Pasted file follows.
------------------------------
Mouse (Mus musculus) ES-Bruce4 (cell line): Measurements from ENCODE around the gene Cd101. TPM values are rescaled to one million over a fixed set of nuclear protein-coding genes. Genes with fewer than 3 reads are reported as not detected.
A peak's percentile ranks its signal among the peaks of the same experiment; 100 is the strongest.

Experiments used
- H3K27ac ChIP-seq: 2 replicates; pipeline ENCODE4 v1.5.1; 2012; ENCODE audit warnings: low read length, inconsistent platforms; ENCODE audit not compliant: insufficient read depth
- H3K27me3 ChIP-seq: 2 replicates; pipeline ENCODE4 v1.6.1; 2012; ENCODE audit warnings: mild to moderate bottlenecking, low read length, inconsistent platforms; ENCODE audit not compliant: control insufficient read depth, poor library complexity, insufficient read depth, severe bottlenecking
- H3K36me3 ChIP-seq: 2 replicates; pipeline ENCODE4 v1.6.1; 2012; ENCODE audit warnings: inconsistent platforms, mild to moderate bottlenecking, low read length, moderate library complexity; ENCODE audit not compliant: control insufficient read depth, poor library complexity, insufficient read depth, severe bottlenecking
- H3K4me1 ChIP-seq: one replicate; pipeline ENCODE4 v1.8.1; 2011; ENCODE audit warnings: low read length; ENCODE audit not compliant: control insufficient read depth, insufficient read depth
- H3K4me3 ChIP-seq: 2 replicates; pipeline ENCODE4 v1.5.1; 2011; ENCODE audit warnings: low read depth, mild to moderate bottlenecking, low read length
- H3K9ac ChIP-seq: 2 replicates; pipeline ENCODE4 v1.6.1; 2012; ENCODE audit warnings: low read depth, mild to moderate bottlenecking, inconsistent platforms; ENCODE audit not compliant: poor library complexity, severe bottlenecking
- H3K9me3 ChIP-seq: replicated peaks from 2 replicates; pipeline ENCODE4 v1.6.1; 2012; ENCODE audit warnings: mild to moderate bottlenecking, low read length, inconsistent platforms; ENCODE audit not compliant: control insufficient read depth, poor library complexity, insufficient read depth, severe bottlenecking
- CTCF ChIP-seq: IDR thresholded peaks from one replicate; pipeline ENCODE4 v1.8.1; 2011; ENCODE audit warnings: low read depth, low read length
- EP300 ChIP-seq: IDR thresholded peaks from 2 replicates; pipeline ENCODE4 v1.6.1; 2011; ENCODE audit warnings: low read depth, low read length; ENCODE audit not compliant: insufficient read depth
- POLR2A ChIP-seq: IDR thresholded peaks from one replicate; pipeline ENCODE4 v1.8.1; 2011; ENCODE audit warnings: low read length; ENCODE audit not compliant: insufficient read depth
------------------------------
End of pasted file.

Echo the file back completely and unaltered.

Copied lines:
Mouse (Mus musculus) ES-Bruce4 (cell line): Measurements from ENCODE around the gene Cd101. TPM values are rescaled to one million over a fixed set of nuclear protein-coding genes. Genes with fewer than 3 reads are reported as not detected.
A peak's percentile ranks its signal among the peaks of the same experiment; 100 is the strongest.

Experiments used
- H3K27ac ChIP-seq: 2 replicates; pipeline ENCODE4 v1.5.1; 2012; ENCODE audit warnings: low read length, inconsistent platforms; ENCODE audit not compliant: insufficient read depth
- H3K27me3 ChIP-seq: 2 replicates; pipeline ENCODE4 v1.6.1; 2012; ENCODE audit warnings: mild to moderate bottlenecking, low read length, inconsistent platforms; ENCODE audit not compliant: control insufficient read depth, poor library complexity, insufficient read depth, severe bottlenecking
- H3K36me3 ChIP-seq: 2 replicates; pipeline ENCODE4 v1.6.1; 2012; ENCODE audit warnings: inconsistent platforms, mild to moderate bottlenecking, low read length, moderate library complexity; ENCODE audit not compliant: control insufficient read depth, poor library complexity, insufficient read depth, severe bottlenecking
- H3K4me1 ChIP-seq: one replicate; pipeline ENCODE4 v1.8.1; 2011; ENCODE audit warnings: low read length; ENCODE audit not compliant: control insufficient read depth, insufficient read depth
- H3K4me3 ChIP-seq: 2 replicates; pipeline ENCODE4 v1.5.1; 2011; ENCODE audit warnings: low read depth, mild to moderate bottlenecking, low read length
- H3K9ac ChIP-seq: 2 replicates; pipeline ENCODE4 v1.6.1; 2012; ENCODE audit warnings: low read depth, mild to moderate bottlenecking, inconsistent platforms; ENCODE audit not compliant: poor library complexity, severe bottlenecking
- H3K9me3 ChIP-seq: replicated peaks from 2 replicates; pipeline ENCODE4 v1.6.1; 2012; ENCODE audit warnings: mild to moderate bottlenecking, low read length, inconsistent platforms; ENCODE audit not compliant: control insufficient read depth, poor library complexity, insufficient read depth, severe bottlenecking
- CTCF ChIP-seq: IDR thresholded peaks from one replicate; pipeline ENCODE4 v1.8.1; 2011; ENCODE audit warnings: low read depth, low read length
- EP300 ChIP-seq: IDR thresholded peaks from 2 replicates; pipeline ENCODE4 v1.6.1; 2011; ENCODE audit warnings: low read depth, low read length; ENCODE audit not compliant: insufficient read depth
- POLR2A ChIP-seq: IDR thresholded peaks from one replicate; pipeline ENCODE4 v1.8.1; 2011; ENCODE audit warnings: low read length; ENCODE audit not compliant: insufficient read depth